The amount of modern, sleek stadia across Germany is breathtaking. Many football clubs in the country play in some of the most innovative and imposing structures in the world. If one were to simply look at the Allianz Arena, or the Commerzbank-Arena or Westfalenstadion, one would easily understand why Germany is consistently viewed as one of the best places to host international tournaments and club competition finals. And there might not be a stadium that is more amazing in the country that can lay host to such events as described above than FC Schalke 04's Veltins-Arena, located in the Ruhr Valley city of Gelsenkirchen.
History: FC Schalke formed as a club by a group of high school students in a local Schalke pub, in the year 1904, as "Sportclub Westfalia 1904 Schalke" (hence, the "04" designation in their current official name). Although they successfully formed, they had trouble gaining admittance into the prominent football association in Germany at the time. In order to fulfill their ambitions, they merged with a gymnastic club "Turnverein 1877 Schalke." The two athletic clubs separated, then joined back up, before finally separating in 1924 with the football club officially taking on the name "FC Schalke 04" and switching their club colors to the blue and white that we all know well today. Four years after the club separated for good from the gymnastic club, they moved into the Glückauf-Kampfbahn, a multi-use stadium that was home to the club until August 1973. Unlike most stadiums that have been vacated by their clubs, the Glückauf-Kampfbahn is still standing and is currently being used by football club DJK Teutonia Schalke-Nord.
The club moved into Parkstadion, which more than doubled their capacity from Glückauf-Kampfbahn, at the beginning of the 1973-74 season. But it wasn't long, in stadium years, before plans were hatched by the club to move out of Parkstadion, as it was considered outdated by current standards, but also because there was the possibility that Germany was going to win the rights to host the 2006 World Cup and club and city officials didn't want to miss the windfall that comes with being a host in such an event. In 1997, club officials officially announced the project to build a modern stadium just to the immediate south of Parkstadion, capable of hosting some of the biggest events in the country and world.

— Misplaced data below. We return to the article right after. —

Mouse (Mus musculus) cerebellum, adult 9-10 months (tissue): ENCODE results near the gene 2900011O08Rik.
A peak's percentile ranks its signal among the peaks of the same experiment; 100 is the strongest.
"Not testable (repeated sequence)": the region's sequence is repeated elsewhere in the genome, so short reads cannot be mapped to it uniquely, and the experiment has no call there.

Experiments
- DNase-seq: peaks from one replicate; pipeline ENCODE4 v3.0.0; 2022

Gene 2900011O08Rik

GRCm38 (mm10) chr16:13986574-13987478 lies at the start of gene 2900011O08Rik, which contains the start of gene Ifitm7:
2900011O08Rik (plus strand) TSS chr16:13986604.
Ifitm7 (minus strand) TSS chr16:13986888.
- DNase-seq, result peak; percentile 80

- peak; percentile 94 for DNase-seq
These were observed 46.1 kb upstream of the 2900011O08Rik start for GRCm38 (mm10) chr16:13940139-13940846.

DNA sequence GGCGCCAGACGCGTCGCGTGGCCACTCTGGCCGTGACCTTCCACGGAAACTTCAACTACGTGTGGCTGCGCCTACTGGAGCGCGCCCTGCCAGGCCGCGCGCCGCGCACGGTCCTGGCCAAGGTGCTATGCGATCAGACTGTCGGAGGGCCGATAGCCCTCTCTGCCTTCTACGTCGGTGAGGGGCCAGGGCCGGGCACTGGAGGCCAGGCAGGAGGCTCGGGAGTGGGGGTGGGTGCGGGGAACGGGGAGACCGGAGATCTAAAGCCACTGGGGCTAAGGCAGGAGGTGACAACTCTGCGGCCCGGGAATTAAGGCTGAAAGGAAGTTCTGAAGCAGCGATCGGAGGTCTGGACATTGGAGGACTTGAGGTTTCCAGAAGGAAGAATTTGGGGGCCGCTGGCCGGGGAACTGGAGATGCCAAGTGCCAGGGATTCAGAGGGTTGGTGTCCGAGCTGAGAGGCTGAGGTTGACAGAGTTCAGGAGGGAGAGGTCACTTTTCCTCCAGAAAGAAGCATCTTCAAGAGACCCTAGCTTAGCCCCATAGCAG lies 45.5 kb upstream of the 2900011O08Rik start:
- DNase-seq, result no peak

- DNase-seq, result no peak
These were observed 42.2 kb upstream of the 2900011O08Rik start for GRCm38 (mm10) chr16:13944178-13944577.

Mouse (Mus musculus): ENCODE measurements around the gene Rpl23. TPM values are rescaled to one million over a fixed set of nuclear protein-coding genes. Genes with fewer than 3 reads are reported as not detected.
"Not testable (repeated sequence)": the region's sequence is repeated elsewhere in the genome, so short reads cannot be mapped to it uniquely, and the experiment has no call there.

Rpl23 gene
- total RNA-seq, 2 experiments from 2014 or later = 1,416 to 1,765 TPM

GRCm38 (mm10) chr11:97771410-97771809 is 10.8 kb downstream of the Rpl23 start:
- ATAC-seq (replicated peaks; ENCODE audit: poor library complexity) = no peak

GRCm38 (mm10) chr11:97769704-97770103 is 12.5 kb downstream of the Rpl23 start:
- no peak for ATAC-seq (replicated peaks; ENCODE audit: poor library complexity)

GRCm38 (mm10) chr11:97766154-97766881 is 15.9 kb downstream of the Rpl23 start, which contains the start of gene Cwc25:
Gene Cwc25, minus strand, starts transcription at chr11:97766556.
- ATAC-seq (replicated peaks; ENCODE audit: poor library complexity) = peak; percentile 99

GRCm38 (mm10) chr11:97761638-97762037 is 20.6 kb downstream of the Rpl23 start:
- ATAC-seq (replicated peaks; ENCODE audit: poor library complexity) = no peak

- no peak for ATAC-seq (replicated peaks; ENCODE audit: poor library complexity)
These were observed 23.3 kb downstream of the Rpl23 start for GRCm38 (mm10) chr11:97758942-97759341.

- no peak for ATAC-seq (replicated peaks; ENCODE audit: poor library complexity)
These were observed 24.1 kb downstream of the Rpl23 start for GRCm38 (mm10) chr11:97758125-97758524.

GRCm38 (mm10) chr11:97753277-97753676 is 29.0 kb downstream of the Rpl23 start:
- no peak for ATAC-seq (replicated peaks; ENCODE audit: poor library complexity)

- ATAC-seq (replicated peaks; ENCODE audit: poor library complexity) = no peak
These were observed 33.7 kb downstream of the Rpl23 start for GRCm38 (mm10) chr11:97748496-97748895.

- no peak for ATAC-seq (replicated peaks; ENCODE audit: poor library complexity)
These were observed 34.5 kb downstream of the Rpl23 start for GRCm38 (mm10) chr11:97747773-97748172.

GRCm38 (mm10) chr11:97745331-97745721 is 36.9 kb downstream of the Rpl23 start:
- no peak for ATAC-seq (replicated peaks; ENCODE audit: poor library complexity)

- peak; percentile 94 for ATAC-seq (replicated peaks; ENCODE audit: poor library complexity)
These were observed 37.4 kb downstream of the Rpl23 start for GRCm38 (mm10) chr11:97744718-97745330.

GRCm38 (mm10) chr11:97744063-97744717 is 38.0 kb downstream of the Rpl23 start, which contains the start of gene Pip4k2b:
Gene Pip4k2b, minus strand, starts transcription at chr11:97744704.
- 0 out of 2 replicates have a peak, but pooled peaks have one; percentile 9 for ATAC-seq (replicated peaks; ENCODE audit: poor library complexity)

Current: A UEFA five-star stadium with a league capacity of 61,673 (54,142 for European and international matches; like most stadiums in Germany, there are still standing room terraces in one end, and this area can be converted to seats if the occasion arises), the list of features on the Veltins-Arena is extensive.
First, let's start with the stadium's pitch that sits on a concrete-and-slag plate and slides in and out of the arena, which allows the stadium to host events of all kind, and was the inspiration for the same sort of design at the University of Phoenix Stadium in Glendale, Arizona...
...to a retractable, steel-framed roof covered with a state-of-the-art membrane fabric that opens from the middle and out towards the ends of the stadium in less than 30 minutes...
...to a four-sided video board, each holding a screen that is 377 squared feet in size, with a resolution that is equal to an LED screen that hangs directly from the center of the roof and can be seen from every seat in the stadium. Of course, just mentioning the unique video board alone would be a disservice to the rest of the 367 TV screens across the stadium. It goes without saying that one can simply not miss a moment of the action, no matter where they're at in the stadium.
There are many other features of the stadium, however I'll cap it at these in order to keep this article from expanding even more.
The Veltins-Nordkurve: This picture of the standing-only terrace pretty much sums up their level of support:
Getting there: It's quite simple for one to drive to Veltins-Arena. The arena complex has 20 car parks totaling 14,500 spots. The arena is conveniently located off the A2 motorway (which later merges into the A3) that services the entire North Rhine Westphalia region and neighboring cities Dortmund, Dusseldorf, Cologne and Leverkusen.